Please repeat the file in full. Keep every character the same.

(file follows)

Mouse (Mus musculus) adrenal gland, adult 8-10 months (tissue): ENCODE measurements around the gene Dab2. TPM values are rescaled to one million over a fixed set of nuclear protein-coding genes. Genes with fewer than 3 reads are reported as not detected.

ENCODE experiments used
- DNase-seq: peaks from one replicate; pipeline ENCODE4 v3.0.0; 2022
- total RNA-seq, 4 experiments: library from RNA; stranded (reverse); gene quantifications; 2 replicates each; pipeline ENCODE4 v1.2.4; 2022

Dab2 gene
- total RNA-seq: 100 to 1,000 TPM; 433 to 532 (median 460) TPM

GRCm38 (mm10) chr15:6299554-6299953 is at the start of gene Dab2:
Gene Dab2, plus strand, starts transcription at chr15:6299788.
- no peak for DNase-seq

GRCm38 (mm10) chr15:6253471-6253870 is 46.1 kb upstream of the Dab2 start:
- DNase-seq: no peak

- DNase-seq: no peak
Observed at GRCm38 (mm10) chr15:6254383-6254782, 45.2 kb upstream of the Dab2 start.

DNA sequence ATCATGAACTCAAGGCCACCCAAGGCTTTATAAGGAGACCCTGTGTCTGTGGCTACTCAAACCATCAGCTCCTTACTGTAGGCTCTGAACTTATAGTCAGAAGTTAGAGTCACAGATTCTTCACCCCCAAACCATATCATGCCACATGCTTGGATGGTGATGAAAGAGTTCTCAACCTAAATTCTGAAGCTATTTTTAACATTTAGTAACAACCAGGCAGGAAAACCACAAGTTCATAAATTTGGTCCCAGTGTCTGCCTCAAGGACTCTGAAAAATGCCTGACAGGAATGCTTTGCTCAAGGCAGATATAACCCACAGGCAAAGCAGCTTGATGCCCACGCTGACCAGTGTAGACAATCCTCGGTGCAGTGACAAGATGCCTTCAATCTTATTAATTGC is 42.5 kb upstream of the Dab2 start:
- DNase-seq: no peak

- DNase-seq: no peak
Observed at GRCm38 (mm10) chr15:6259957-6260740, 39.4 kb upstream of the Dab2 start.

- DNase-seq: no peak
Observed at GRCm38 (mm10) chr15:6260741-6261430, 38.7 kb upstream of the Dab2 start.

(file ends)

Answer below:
Mouse (Mus musculus) adrenal gland, adult 8-10 months (tissue): ENCODE measurements around the gene Dab2. TPM values are rescaled to one million over a fixed set of nuclear protein-coding genes. Genes with fewer than 3 reads are reported as not detected.

ENCODE experiments used
- DNase-seq: peaks from one replicate; pipeline ENCODE4 v3.0.0; 2022
- total RNA-seq, 4 experiments: library from RNA; stranded (reverse); gene quantifications; 2 replicates each; pipeline ENCODE4 v1.2.4; 2022

Dab2 gene
- total RNA-seq: 100 to 1,000 TPM; 433 to 532 (median 460) TPM

GRCm38 (mm10) chr15:6299554-6299953 is at the start of gene Dab2:
Gene Dab2, plus strand, starts transcription at chr15:6299788.
- no peak for DNase-seq

GRCm38 (mm10) chr15:6253471-6253870 is 46.1 kb upstream of the Dab2 start:
- DNase-seq: no peak

- DNase-seq: no peak
Observed at GRCm38 (mm10) chr15:6254383-6254782, 45.2 kb upstream of the Dab2 start.

DNA sequence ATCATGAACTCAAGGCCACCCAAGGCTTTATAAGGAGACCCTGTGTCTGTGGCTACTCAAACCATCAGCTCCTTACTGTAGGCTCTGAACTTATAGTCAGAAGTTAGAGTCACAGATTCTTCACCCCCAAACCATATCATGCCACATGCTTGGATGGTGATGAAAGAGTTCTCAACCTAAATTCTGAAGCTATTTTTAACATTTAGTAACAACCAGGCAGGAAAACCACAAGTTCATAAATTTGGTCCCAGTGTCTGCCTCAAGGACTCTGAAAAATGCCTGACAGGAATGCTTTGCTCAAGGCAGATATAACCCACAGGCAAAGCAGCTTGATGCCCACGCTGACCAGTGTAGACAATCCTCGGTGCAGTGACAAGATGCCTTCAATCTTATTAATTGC is 42.5 kb upstream of the Dab2 start:
- DNase-seq: no peak

- DNase-seq: no peak
Observed at GRCm38 (mm10) chr15:6259957-6260740, 39.4 kb upstream of the Dab2 start.

- DNase-seq: no peak
Observed at GRCm38 (mm10) chr15:6260741-6261430, 38.7 kb upstream of the Dab2 start.